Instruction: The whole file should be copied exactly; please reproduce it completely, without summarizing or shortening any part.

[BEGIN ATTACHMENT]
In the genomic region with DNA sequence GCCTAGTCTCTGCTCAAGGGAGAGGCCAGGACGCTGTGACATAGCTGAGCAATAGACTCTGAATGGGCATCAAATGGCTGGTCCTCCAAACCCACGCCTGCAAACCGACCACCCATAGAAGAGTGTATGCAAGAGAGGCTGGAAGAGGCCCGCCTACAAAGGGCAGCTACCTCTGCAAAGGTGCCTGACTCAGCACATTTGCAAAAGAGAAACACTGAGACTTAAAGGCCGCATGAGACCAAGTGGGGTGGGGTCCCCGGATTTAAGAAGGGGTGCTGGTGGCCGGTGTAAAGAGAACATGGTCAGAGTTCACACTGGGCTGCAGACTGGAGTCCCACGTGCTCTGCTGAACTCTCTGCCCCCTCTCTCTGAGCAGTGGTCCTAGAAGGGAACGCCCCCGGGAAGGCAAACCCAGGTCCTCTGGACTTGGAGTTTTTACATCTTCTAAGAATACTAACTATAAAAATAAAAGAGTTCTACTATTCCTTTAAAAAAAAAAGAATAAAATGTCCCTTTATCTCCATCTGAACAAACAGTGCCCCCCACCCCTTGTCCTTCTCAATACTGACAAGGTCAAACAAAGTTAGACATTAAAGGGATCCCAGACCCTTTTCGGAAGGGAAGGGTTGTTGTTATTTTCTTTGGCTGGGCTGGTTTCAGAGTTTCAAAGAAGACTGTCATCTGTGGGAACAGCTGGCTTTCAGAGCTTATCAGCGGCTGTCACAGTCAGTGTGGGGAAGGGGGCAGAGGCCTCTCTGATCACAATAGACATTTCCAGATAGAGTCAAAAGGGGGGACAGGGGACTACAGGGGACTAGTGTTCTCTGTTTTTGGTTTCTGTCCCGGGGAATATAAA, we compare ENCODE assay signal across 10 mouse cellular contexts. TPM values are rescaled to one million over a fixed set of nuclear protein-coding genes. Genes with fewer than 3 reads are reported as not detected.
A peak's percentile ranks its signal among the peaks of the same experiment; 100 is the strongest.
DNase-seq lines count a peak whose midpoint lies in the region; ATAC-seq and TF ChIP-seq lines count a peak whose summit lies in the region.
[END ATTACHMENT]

In the genomic region with DNA sequence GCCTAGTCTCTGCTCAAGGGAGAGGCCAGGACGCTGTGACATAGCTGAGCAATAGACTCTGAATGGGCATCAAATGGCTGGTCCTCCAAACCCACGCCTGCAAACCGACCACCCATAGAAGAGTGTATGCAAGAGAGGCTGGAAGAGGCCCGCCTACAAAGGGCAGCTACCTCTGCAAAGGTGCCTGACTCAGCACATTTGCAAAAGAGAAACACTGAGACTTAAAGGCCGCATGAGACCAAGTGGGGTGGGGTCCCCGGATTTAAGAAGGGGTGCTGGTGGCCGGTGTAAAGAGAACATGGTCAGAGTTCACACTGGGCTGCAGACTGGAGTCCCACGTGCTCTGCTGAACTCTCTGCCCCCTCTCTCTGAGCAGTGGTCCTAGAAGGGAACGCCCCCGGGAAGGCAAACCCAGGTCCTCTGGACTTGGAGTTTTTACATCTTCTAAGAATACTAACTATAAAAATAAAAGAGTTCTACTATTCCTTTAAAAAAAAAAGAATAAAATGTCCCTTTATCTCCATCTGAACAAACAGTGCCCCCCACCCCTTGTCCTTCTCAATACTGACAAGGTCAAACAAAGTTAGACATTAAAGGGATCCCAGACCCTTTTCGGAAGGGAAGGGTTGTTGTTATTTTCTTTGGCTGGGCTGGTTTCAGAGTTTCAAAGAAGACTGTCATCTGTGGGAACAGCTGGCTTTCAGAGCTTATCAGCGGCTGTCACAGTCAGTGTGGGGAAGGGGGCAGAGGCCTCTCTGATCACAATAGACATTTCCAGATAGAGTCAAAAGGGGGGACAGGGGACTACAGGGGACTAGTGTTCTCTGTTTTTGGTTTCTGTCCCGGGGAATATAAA, we compare ENCODE assay signal across 10 mouse cellular contexts. TPM values are rescaled to one million over a fixed set of nuclear protein-coding genes. Genes with fewer than 3 reads are reported as not detected.
A peak's percentile ranks its signal among the peaks of the same experiment; 100 is the strongest.
DNase-seq lines count a peak whose midpoint lies in the region; ATAC-seq and TF ChIP-seq lines count a peak whose summit lies in the region.